Metamath 100  

Created by David A. Wheeler

"Formalizing 100 Theorems" by Freek Wiedijk lists 100 mathematical theorems and the various systems that have formalized a nontrivial number of them. This list is discussed in "Formal Proof - Getting Started" (Freek Wiedijk, Notices of the AMS, Volume 55, Number 11, December 2008). Rightly or wrongly, this list is used by others to judge proof systems. Wiedijk's "getting started" picks as its primary examples HOL Light and Mizar, which at the time had the largest number of proofs. Similarly, "Case Studies in Proof Checking" by Robert C. Kam says, "Judging by Dr. Wiedijk's Formalizing 100 Theorems list, which gives an overview of the headway various proof systems have made in mathematics, Coq and Mizar are two of the most successful systems in use today (Wiedijk, 2007)".

Currently there are 71 proofs proven by Metamath from this list of 100. As of 2019-03-10 this number of proofs is more than Coq (69), Mizar (69), ProofPower (43), nqthm/ACL2 (18), PVS (16), and NuPRL/MetaPRL (8); it is short of only Isabelle (81) and HOL Light (86). This is very good, especially considering that there had been no significant effort until 2014 to prove theorems from this list of 100. In this page, you can see the completed Metamath proofs and the Metamath proofs to be done from this list of metamath proofs. Some graphs showing Metamath 100 progress are available (click the Authors tab for a pie chart).

Like all Metamath proofs, all reasoning is done directly in the proof itself rather than by algorithms embedded in the verification program. As a result, the proofs are completely transparent with nothing hidden from the user, and every step can be followed through a hyperlink to its corresponding proof or definition. What's more, all of the proofs listed here are current and verified with the current versions of Metamath tools. This is not the case with some other systems, where older proofs have not always been kept synchronized with the current system and thus have become essentially lost. Since the kernel of Metamath is extremely small and rarely changes, the underlying Metamath language (as implemented by a dozen independently-written verifiers) is very stable over time.

The entire content of set.mm set theory database can be verified in less than 5 sec with the metamath program and in 0.7 sec with a recent version of Stefan O'Rear's smm3 verifier that utilizes multiple CPU cores. As of June 2016, altogether the theorems listed here ultimately make use of 12151 of the 28366 theorems in set.mm for their full derivation from ZFC axioms. (This doesn't mean that 12151 theorems are dedicated to the theorems on this list. Most are library-type theorems shared by many other theorems; for example, many of the theorems on this list depend on the complex number construction, which itself involves 3014 theorems to derive starting from the ZFC axioms.)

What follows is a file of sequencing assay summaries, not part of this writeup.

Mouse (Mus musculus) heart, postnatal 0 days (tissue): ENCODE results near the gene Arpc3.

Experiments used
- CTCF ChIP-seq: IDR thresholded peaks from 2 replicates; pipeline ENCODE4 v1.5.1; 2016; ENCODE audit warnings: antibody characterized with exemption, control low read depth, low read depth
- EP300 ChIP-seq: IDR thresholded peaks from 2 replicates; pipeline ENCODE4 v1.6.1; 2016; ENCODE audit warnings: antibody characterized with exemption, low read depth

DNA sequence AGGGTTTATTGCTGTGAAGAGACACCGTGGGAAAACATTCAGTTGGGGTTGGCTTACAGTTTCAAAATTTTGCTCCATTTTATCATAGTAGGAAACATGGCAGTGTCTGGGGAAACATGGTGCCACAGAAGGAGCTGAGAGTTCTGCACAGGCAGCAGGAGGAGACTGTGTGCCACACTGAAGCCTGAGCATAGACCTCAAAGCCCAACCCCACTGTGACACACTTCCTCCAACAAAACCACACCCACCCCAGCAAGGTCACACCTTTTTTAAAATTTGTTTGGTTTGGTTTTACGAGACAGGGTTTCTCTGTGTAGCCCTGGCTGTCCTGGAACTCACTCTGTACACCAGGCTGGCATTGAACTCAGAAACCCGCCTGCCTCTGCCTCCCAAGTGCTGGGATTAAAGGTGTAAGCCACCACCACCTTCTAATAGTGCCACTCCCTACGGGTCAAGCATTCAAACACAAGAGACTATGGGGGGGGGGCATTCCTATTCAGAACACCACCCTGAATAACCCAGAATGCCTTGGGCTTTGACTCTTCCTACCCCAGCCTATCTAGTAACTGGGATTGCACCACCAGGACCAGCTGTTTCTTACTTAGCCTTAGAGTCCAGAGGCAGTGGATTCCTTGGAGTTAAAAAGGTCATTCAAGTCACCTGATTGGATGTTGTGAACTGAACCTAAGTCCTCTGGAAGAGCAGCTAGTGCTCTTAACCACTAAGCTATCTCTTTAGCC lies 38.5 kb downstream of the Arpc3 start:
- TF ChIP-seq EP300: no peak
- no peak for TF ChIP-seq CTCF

Here is the list of the Metamath proofs that are available from this list of 100, along with credit to the individual(s) who created the Metamath formalization. Almost all of these proofs are from the Metamath Proof Explorer, aka database set.mm, which is based on classical logic. However, there are some proofs available in the Intuitionistic Logic Explorer, aka database iset.mm, which uses intuitionistic logic instead. Please email missing entries to Norm Megill! The intuitionistic logic explorer (iset.mm) database also includes finds and findes.

Note for potential contributors: The development tools most people use, in addition to a good text editor, are mmj2 (which has an introductory video) and the metamath program (which has a tutorial in Chapter 2 of the Metamath book). Most contributors keep their work in progress in private sections of set.mm called "mathboxes" to prevent interfering with others' work. Mathboxes can be released via a GitHub pull request and will later be moved to the main part of set.mm by its maintainers as appropriate. Alternately, mathboxes can be emailed to Norm. Requests for help on the Metamath Google Group can help things go smoother. See the Most Recent Proofs page for recent announcements.

The page "Formalizing 100 Theorems" also contains a supplementary list of "obvious omissions" from the 100. Of those, the following have been formalized:

These are all the theorems from the list of 100 that have not been formalized in Metamath. Please move these to the above list!

You can see other proofs done with Metamath and for traditional mathematics on the Metamath Proof Explorer Home Page. Note that there are pages similar to this one for other tools, such as these pages on HOL and Mizar.

This metamath list was originally developed by David A. Wheeler and Norman Megill. If you add new theorems to the list, please tell Freek Wiedijk (freek at cs dot ru dot nl)

This page is dedicated to the public domain through the Creative Commons license CC0, to maximize the availability of this page's information.

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